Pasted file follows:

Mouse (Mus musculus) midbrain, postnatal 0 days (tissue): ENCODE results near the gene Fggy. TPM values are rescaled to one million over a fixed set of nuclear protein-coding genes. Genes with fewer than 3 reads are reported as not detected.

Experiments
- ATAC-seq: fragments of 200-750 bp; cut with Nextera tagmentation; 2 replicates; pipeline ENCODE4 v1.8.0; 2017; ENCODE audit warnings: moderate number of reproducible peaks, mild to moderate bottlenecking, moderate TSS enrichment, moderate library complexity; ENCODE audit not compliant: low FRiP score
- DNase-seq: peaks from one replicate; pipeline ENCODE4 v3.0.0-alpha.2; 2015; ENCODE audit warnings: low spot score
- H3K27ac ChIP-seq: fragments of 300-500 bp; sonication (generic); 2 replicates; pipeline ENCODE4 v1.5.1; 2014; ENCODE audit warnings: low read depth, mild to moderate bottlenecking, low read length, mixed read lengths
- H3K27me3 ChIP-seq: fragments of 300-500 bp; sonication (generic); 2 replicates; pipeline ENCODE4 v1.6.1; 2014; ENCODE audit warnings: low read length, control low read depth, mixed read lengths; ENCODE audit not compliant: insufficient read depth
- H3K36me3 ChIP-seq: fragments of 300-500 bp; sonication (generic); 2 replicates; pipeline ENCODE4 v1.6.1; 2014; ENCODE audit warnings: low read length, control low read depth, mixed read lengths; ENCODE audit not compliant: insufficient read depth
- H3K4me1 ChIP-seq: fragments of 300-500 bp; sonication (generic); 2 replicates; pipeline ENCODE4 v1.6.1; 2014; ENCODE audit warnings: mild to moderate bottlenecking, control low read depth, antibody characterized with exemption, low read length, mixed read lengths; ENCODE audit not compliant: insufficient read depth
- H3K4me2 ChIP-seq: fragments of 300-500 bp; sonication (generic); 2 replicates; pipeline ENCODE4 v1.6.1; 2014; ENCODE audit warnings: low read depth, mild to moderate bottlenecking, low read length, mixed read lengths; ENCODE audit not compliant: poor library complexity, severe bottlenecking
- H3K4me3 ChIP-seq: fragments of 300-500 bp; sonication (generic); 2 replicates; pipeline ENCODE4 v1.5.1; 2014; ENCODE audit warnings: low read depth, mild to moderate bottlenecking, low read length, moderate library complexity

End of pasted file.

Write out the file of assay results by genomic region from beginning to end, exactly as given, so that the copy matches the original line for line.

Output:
Mouse (Mus musculus) midbrain, postnatal 0 days (tissue): ENCODE results near the gene Fggy. TPM values are rescaled to one million over a fixed set of nuclear protein-coding genes. Genes with fewer than 3 reads are reported as not detected.

Experiments
- ATAC-seq: fragments of 200-750 bp; cut with Nextera tagmentation; 2 replicates; pipeline ENCODE4 v1.8.0; 2017; ENCODE audit warnings: moderate number of reproducible peaks, mild to moderate bottlenecking, moderate TSS enrichment, moderate library complexity; ENCODE audit not compliant: low FRiP score
- DNase-seq: peaks from one replicate; pipeline ENCODE4 v3.0.0-alpha.2; 2015; ENCODE audit warnings: low spot score
- H3K27ac ChIP-seq: fragments of 300-500 bp; sonication (generic); 2 replicates; pipeline ENCODE4 v1.5.1; 2014; ENCODE audit warnings: low read depth, mild to moderate bottlenecking, low read length, mixed read lengths
- H3K27me3 ChIP-seq: fragments of 300-500 bp; sonication (generic); 2 replicates; pipeline ENCODE4 v1.6.1; 2014; ENCODE audit warnings: low read length, control low read depth, mixed read lengths; ENCODE audit not compliant: insufficient read depth
- H3K36me3 ChIP-seq: fragments of 300-500 bp; sonication (generic); 2 replicates; pipeline ENCODE4 v1.6.1; 2014; ENCODE audit warnings: low read length, control low read depth, mixed read lengths; ENCODE audit not compliant: insufficient read depth
- H3K4me1 ChIP-seq: fragments of 300-500 bp; sonication (generic); 2 replicates; pipeline ENCODE4 v1.6.1; 2014; ENCODE audit warnings: mild to moderate bottlenecking, control low read depth, antibody characterized with exemption, low read length, mixed read lengths; ENCODE audit not compliant: insufficient read depth
- H3K4me2 ChIP-seq: fragments of 300-500 bp; sonication (generic); 2 replicates; pipeline ENCODE4 v1.6.1; 2014; ENCODE audit warnings: low read depth, mild to moderate bottlenecking, low read length, mixed read lengths; ENCODE audit not compliant: poor library complexity, severe bottlenecking
- H3K4me3 ChIP-seq: fragments of 300-500 bp; sonication (generic); 2 replicates; pipeline ENCODE4 v1.5.1; 2014; ENCODE audit warnings: low read depth, mild to moderate bottlenecking, low read length, moderate library complexity